Cancer research is undoubtedly on the rise. One relatively new method of looking at possible treatments is the use of immunotherapy, where doctors try to use the patient’s own immune system to stave off malignant growth and cancer cells.
This research has suffered a setback recently, however, as 3 patients died as a result of being treated with CAR-T cell therapy by Juno Therapeutics. These patients were hopeful participants in a novel form of immunotherapy called JCAR015, which targets B-cell acute lymphoblastic leukemia. Juno attributed the deaths to a chemotherapy drug that was administered pre-CAR-T therapy that was designed to better prepare the body for the introduction of artificially manufactured T-cells.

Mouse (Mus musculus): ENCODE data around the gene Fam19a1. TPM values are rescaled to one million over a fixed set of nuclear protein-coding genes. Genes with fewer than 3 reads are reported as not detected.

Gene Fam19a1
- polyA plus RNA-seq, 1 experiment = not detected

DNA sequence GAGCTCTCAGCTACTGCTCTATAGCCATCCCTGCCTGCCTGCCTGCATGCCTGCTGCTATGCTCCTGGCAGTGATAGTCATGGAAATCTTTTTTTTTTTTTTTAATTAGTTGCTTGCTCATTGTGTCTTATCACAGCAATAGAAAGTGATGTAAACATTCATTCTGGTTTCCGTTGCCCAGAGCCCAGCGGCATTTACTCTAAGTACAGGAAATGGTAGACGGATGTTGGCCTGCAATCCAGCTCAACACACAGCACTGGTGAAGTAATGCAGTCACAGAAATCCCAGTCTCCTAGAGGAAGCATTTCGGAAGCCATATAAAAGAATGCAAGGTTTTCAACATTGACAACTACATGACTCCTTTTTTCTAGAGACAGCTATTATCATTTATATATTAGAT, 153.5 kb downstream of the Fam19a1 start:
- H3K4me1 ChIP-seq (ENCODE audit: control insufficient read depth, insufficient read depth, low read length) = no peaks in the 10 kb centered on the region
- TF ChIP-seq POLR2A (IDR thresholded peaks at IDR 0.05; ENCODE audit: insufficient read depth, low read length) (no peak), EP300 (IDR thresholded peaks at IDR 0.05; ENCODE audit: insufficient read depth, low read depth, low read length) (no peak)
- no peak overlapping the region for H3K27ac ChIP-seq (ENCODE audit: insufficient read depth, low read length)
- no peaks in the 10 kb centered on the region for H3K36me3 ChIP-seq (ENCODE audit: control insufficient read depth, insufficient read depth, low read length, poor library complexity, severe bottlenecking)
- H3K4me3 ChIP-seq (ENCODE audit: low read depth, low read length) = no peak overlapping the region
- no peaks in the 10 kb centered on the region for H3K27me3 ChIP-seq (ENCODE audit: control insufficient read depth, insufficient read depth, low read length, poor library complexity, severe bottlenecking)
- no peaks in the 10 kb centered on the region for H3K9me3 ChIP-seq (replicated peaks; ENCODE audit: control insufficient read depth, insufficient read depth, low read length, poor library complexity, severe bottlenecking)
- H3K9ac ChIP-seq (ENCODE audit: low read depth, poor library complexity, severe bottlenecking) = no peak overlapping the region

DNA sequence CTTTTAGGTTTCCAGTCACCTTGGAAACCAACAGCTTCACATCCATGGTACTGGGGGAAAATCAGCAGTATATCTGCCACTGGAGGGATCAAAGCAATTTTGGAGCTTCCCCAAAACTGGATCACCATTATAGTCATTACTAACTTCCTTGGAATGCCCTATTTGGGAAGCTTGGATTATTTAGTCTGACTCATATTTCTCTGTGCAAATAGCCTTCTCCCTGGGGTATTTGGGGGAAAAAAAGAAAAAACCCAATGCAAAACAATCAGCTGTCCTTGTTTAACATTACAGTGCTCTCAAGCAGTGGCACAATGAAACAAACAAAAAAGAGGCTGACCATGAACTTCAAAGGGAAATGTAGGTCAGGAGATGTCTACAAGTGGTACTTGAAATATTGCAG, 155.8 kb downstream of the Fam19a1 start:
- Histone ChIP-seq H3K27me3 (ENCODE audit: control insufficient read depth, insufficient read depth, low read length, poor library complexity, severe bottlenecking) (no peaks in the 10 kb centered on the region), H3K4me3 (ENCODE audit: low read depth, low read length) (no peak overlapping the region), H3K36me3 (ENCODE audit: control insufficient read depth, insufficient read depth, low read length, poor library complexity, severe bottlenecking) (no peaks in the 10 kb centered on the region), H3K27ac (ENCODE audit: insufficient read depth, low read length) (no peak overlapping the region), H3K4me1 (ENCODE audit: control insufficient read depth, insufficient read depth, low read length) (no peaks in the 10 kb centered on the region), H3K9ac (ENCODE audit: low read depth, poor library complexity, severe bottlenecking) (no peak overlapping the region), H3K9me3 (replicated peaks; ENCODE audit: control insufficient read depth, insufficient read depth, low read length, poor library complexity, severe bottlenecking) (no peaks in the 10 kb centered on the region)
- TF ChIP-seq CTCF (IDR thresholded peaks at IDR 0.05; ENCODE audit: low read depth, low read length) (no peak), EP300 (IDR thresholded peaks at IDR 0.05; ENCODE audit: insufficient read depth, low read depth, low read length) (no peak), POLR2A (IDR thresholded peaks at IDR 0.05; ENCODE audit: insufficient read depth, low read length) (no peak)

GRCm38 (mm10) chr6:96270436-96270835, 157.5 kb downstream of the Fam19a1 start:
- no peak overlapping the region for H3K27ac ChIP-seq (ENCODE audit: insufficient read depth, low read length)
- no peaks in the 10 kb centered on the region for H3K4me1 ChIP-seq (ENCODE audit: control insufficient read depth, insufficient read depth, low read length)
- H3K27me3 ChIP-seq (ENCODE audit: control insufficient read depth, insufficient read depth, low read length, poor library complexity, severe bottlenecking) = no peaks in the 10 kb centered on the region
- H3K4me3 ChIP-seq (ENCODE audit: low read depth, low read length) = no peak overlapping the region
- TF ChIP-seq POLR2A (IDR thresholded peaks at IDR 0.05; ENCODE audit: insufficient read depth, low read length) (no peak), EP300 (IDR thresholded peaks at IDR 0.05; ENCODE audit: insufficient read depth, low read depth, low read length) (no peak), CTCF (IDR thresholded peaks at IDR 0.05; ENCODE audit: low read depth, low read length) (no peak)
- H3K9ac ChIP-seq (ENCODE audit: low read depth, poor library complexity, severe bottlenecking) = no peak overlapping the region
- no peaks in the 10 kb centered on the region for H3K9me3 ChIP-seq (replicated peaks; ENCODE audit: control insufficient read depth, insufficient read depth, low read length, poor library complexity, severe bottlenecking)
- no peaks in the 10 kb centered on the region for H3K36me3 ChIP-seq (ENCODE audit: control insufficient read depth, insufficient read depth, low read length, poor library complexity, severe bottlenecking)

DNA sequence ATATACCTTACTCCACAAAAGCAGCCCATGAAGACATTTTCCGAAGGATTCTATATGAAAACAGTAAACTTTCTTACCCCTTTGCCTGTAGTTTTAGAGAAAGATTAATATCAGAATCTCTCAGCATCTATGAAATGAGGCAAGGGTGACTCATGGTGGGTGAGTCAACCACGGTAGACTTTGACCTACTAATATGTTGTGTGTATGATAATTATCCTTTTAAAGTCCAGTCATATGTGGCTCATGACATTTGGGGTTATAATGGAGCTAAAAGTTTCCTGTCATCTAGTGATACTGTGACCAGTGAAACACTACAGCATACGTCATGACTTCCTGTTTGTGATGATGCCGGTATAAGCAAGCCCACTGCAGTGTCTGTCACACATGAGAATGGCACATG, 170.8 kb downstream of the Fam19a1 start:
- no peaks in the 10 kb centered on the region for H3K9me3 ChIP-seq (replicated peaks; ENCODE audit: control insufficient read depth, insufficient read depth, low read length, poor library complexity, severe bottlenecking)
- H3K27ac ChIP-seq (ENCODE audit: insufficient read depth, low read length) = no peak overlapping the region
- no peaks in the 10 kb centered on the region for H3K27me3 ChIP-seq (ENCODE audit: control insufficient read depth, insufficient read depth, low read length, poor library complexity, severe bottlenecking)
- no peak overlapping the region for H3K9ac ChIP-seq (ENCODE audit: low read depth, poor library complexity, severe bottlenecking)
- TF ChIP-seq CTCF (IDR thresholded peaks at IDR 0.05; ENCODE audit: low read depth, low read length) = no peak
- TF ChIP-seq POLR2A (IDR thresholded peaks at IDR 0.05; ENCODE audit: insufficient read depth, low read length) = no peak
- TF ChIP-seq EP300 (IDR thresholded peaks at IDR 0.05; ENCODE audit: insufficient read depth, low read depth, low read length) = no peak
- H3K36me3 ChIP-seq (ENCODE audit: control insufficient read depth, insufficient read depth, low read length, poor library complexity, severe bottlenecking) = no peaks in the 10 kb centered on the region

This is a huge blow for the field of immunotherapy, which many have regarded as a revolutionary treatment for the future in treating cancer patients. Still, I believe that trials should continue, and that biotechnology and biomedical engineering will play a much greater role in healthcare.